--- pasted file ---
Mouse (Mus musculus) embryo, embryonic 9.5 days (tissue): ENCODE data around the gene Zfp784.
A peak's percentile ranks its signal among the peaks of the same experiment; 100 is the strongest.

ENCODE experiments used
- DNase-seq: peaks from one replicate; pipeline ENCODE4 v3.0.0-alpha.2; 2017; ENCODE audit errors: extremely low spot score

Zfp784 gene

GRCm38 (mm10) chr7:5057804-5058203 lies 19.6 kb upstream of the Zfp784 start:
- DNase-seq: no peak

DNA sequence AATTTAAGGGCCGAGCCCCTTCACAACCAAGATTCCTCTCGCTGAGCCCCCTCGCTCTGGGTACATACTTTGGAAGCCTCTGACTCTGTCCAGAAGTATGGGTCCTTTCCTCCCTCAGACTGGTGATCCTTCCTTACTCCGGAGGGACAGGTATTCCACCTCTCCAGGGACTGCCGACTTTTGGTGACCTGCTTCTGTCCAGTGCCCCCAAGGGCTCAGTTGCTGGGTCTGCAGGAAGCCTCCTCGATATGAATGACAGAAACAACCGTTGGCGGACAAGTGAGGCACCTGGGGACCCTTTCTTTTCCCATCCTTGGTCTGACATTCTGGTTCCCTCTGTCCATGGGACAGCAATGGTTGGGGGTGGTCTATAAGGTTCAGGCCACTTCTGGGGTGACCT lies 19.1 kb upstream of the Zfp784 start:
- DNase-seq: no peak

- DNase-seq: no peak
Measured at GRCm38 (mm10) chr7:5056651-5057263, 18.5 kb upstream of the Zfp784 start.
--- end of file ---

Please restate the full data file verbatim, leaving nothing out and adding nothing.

Mouse (Mus musculus) embryo, embryonic 9.5 days (tissue): ENCODE data around the gene Zfp784.
A peak's percentile ranks its signal among the peaks of the same experiment; 100 is the strongest.

ENCODE experiments used
- DNase-seq: peaks from one replicate; pipeline ENCODE4 v3.0.0-alpha.2; 2017; ENCODE audit errors: extremely low spot score

Zfp784 gene

GRCm38 (mm10) chr7:5057804-5058203 lies 19.6 kb upstream of the Zfp784 start:
- DNase-seq: no peak

DNA sequence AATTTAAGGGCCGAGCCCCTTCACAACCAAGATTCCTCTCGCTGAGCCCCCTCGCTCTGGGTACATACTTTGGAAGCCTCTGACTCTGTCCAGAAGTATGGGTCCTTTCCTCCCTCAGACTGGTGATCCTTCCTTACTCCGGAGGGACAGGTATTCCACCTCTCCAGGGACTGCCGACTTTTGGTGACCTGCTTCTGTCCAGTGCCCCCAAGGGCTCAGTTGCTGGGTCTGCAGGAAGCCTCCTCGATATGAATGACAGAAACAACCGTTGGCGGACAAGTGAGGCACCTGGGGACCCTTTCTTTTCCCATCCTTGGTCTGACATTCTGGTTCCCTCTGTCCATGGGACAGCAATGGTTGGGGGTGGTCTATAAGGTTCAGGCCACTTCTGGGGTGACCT lies 19.1 kb upstream of the Zfp784 start:
- DNase-seq: no peak

- DNase-seq: no peak
Measured at GRCm38 (mm10) chr7:5056651-5057263, 18.5 kb upstream of the Zfp784 start.